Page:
Welcome to the XSEDE podcast page! Below are a few audio-recorded feature news segments about XSEDE science success stories, all written, directed and produced by Scott Gibson of the National Institute for Computational Sciences and Jorge Salazar from the Texas Advanced Computing Center, and members of the XSEDE external relations team. Make sure to check back for more on this page, through our "Impact" newsletter or via social media on Facebook and Twitter, @XSEDEscience.

Supercomputing Black Hole Jets


Black holes make one of the great mysteries in physics. You might know that black holes are so massive that nothing, not even light, can escape once it gets close enough.
The great physics mystery is that something is shooting out of some black holes at close to the speed of light. No one knows how these jets form. Supercomputer simulations of black hole jets are starting to shed light on them.
To get a better picture of what's happening, imagine gases, dust, and debris from stars spiraling into a black hole. They form a disc around it. Coming out the top and bottom of the disc are jets - one made of electrons and protons and the other of electrons and positrons - the antimatter twin brother of electrons.
On the podcast host Jorge Salazar talks more about black hole jets with Ken-Ichi Nishikawa, a principal research scientist at The Center for Space Plasma and Aeronomic Research at the University of Alabama in Huntsville. Dr. Nishikawa's team been awarded XSEDE allocations on several supercomputers, including time on Maverick, Ranch, and Stampede at the Texas Advanced Computing Center; Oasis and Gordon at the San Diego Supercomputing Center; and Nautilus at the National Institute for Computational Sciences. His simulations study how black hole jets interact with the plasma environment that surrounds them.
Nishikawa co-authored a study published April of 2016 in the Astrophysical Journal. The study simulations showed for the first time structural differences in one jet compared to the other. He's interviewed by podcast host Jorge Salazar.

How to See Living Machines


Scientists have taken the closest look yet at molecule-sized machinery called the human preinitiation complex. It basically opens up DNA so that genes can be copied and turned into proteins. The science team formed from Northwestern University, Berkeley National Laboratory, Georgia State University, and UC Berkeley. They used a cutting-edge technique called cryo-electron microscopy and combined it with supercomputer analysis. They published their results May of 2016 in the journal Nature.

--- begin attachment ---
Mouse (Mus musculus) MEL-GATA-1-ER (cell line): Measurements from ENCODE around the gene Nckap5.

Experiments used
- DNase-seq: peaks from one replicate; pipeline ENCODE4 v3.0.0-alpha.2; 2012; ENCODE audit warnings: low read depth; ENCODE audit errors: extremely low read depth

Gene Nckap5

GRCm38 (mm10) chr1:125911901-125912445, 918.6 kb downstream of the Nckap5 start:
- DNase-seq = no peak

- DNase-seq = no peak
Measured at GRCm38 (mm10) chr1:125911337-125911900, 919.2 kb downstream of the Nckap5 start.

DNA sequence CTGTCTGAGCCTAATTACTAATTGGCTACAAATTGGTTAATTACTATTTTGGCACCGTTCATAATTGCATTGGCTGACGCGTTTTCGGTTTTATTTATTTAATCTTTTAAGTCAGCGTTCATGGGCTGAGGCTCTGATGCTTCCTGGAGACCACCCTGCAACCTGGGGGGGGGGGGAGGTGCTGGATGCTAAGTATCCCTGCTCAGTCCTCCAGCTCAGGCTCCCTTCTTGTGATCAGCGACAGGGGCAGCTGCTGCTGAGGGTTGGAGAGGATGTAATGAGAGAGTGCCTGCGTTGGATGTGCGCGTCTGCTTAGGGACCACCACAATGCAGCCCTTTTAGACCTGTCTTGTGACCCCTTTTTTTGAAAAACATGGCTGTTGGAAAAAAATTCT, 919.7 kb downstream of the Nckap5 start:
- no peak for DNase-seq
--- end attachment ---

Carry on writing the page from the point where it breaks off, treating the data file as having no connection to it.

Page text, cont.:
Over 1.4 million 'freeze frames' of the human preinitiation complex, or PIC, were obtained with cryo-electron microscopy. They were initially processed using supercomputers at the National Energy Research Scientific Computing Center. This sifted out background noise and reconstructed three-dimensional density maps that showed details in the shape of the molecule that had never been seen before.
Study scientists next built an accurate model that made physical sense of the density maps of PIC. For that they XSEDE, the eXtream Science and Engineering Discovery Environment, funded by the National Science Foundation. Through XSEDE, the Stampede supercomputer at the Texas Advanced Computing Center modeled the human pre initiation complex for this study. Their computational work on molecular machines also includes XSEDE allocations on the Comet supercomputer at the San Diego Supercomputing Center.
Podcast host Jorge Salazar interviews Eva Nogales, Professor in the Department of Molecular and Cellular Biology at UC Berkeley and Senior Faculty Scientist and Howard Hughes Medical Investigator at Lawrence Berkeley National Laboratory; and Ivaylo Ivanov, Associate Professor of in the Department of Chemistry at Georgia State University.

Kelly Gaither Starts Advanced Computing for Social Change


 XSEDE identified 20 graduate and undergrad students that participated in a week-long event in November 2016 called Advanced Computing for Social Change. The event is hosted by XSEDE, TACC and SC16.
The SC16 Social Action Network student cohort tackled a computing challenge. They learned how to mine through a variety of data sets such as social media data encompassing a number of years and across large geographic regions. To complete their analysis in a timely fashion they learned how to organize the large data sets to allow fast queries.